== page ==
Pripyat, does that sound familiar to you? I’m not sure… What about Chernobyl? Yes, now I think you know what I’m talking about. Pripyat is the city where occured the Chernobyl disaster, in April 1986. Even though it’s very hard to say exactly how it impacted the population (in Ukraine and overseas), the Chernobyl disaster is the worst nuclear accident of the 20th century. We talk about approximately 60000 deaths and 100000 handicapped people because of this catastrophic accident.
A few decades later, it’s now possible to visit Pripyat/Chernobyl. I have to admit I was hesitating. Even though it happened more than 30 years ago, there might be some risks… And finally, like the teens say, I was like “Fuck it, YOLO!” (“You Only Live Once!”), I’m in Ukraine, if they propose to visit Chernobyl, a priori there’s no danger. Let’s go!
It’s not possible to go to Chernobyl by yourself, you have to book a tour via an agency. The agency will take care of everything, they’re gonna arrange the trip, and organize everything to go to Chernobyl from Kiev in small groups. So I left Kiev with about ten people to go to Pripyat, which is two hours away. In the van, we all watch a documentary about Chernobyl.
Just before getting there, the security asks for our papers. The officers inspect each passport thoroughly before letting us go. We’re now back on the road, driving through the forest. From the van, we can see foxes, deers, and even a bear! And finally here we are!
Wow… It really is an abandoned place, time is frozen. Car frames, abandoned houses, empty schools… This is insane! There’s not a living soul. We feel like we’re still in 1986. The general atmosphere is really… strange!
When I booked to go to Chernobyl, I decided to take a Geiger counter, you know, the instrument to measure radioactivity. The day before, I watched a youtube tutorial to understand how it works. Very easy to use it, you just turn it on and this small device gives us the radioactivity in microsievert.
Basically, until 0.3 microsievert, there’s no problem. This is the radioactivity we find almost everywhere. Beyond that, and especially from 0.5, it’s better to leave the place, you expose yourself a little bit too much. Even though you find yourself in a place with a radioactivity higher than 0.5, it’s not too big deal as long as you don’t stay there. By staying there, I mean staying a few days or a few weeks! If it’s just for a few minutes, it’s not so bad. I start playing around with my brand new toy…
Although the radioactivity is relatively high, today 8000 people live or work there. Before the tragedy, 50000 people used to live there. The day this tragic event happened, we let 900 children run a marathon around the nuclear power plant! To avoid a panic reaction from the population (or maybe they were trying to stifle what happened), the inhabitants were evacuated more than one day after the accident…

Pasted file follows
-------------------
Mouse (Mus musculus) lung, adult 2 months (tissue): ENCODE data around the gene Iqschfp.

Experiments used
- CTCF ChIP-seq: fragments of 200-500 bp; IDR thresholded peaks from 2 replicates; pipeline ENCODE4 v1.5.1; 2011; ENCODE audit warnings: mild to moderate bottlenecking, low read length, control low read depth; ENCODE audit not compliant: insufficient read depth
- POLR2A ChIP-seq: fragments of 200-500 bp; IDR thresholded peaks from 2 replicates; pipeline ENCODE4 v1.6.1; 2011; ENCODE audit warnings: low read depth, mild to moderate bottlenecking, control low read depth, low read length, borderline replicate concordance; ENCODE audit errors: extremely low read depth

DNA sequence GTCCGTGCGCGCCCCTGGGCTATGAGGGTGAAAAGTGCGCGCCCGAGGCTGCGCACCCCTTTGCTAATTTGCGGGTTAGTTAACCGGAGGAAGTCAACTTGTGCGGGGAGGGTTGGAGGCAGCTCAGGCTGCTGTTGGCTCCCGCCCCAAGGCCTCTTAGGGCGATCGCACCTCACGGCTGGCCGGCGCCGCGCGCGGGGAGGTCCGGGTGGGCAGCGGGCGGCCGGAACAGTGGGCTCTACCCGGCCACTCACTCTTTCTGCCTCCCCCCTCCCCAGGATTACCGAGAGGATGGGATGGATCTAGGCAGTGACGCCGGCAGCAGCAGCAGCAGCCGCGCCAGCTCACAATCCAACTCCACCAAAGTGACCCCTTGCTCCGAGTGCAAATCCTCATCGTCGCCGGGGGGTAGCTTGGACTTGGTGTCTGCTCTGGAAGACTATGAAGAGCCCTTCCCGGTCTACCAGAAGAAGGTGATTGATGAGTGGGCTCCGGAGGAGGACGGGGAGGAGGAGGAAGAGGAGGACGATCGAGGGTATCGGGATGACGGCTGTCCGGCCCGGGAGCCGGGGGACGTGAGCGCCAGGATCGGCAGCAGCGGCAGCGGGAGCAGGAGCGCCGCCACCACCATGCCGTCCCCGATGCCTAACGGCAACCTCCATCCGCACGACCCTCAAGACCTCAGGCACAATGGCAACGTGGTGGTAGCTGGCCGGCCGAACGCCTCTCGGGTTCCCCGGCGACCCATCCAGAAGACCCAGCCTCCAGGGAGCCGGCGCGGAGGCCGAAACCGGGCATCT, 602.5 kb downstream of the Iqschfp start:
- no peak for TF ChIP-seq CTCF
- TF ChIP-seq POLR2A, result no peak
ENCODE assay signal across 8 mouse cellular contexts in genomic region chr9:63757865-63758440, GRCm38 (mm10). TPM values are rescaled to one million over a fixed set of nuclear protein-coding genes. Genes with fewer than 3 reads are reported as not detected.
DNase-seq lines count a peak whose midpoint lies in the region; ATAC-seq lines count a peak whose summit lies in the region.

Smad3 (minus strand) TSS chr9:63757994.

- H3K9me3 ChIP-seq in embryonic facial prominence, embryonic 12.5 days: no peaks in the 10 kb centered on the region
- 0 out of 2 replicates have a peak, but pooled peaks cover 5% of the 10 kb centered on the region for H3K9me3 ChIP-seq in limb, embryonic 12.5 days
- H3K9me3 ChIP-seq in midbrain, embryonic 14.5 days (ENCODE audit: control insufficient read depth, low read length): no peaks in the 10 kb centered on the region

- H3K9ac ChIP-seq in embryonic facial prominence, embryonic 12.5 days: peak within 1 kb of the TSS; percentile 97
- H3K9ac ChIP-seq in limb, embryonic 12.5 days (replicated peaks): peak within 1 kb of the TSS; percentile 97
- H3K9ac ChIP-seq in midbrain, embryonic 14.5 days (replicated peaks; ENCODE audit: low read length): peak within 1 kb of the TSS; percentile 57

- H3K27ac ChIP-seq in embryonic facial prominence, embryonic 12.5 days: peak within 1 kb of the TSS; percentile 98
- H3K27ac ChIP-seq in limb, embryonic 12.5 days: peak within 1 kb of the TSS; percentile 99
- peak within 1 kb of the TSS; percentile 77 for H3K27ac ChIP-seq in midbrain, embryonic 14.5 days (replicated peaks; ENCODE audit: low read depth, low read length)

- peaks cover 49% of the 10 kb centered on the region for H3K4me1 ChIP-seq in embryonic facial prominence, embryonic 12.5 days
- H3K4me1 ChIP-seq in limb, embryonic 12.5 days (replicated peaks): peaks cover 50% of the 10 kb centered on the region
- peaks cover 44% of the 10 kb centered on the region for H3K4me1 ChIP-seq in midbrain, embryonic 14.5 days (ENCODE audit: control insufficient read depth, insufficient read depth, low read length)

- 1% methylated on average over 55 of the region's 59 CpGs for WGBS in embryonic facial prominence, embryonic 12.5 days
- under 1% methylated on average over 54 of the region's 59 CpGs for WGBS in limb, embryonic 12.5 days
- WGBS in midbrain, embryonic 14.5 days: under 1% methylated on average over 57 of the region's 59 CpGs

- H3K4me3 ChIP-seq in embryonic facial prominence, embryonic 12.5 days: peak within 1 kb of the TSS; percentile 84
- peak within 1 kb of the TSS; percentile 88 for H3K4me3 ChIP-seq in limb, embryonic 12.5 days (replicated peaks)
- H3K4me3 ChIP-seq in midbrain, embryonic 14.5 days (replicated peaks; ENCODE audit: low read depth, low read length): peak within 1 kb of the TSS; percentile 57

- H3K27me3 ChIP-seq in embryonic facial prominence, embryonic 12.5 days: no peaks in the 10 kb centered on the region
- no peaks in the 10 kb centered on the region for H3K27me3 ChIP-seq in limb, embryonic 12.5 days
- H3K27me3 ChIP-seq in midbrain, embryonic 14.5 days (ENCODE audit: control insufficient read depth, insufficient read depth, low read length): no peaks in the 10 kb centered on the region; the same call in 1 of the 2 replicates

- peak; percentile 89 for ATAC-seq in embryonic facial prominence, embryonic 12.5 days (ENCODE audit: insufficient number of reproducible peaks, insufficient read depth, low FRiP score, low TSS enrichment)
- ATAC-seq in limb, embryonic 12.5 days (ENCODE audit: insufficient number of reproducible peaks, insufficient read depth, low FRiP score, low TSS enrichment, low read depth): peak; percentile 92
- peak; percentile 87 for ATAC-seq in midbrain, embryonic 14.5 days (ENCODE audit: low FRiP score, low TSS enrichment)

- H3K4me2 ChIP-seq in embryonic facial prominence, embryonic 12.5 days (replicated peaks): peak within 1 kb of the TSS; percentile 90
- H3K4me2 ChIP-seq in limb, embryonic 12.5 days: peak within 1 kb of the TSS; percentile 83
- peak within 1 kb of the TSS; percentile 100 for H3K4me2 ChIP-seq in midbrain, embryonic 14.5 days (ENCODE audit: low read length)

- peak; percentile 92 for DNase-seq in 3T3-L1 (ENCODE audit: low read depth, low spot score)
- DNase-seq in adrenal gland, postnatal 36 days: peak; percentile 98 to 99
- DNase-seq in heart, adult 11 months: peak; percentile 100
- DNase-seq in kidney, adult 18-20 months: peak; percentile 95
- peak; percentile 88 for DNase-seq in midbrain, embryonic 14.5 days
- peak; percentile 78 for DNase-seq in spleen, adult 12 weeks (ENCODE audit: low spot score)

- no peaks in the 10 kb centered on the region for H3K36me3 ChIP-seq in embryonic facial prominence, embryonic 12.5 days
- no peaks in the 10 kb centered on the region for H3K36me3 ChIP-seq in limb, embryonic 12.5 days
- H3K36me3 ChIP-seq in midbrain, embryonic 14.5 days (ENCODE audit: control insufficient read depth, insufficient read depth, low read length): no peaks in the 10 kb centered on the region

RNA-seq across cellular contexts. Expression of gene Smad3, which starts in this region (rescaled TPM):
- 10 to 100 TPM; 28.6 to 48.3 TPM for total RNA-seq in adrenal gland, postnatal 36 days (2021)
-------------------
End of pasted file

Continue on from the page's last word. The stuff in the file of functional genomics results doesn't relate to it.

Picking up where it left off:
1300 buses came to evacuate the inhabitants. Some went to the hospital, others went to Kiev. 42000 people were evacuated to various cities. A lot of them went back to Pripyat a few years later. This is what this old woman decided to do. She went back to Pripyat not too long after the accident. She really wanted to go back because she spent all her life there. She passed away in 2015, at the ripe old age of 94.
Before the accident, Pripyat was just a common city, like those they had in USSR, with its supermarkets, schools, hotels, restaurants… Walking around this city, stuck in 1986, we realize there was a lot of schools. Our guide confirms that there was potential here, with 1000 births every year just in Pripyat. Today it’s a ghost town. And the mosquitos decided to move in (they’re all over the place!).
Chernobyl… It really blows you away. Words can’t really describe the atmosphere, you really have to go there to feel it. Before leaving, we are checked twice. We pass through a big machine (like the ones we see at airports, but slightly different) to make sure we are not radioactive. The whole group was clean, but it’s not always the case. If someone doesn’t pass the radioactive test, eitherthe security decontaminates clothes and shoes, or you have to throw away your clothes!
- As I said earlier, it’s not possible to go there by yourself. You have to book via an agency. I booked via Solo East Travel, and here is their website. The one day trip, from/to Kiev, with lunch and a guide was 79 US dollars. I paid 10 extra dollars to get the Geiger counter (I gave it back at the end of the day).
- Bringing your passport is mandatory. Otherwise it’s not possible to get there.
- You have to wear closed type shoes, long pants, and long sleeves. For the radioactivity (and the mosquitos as well!)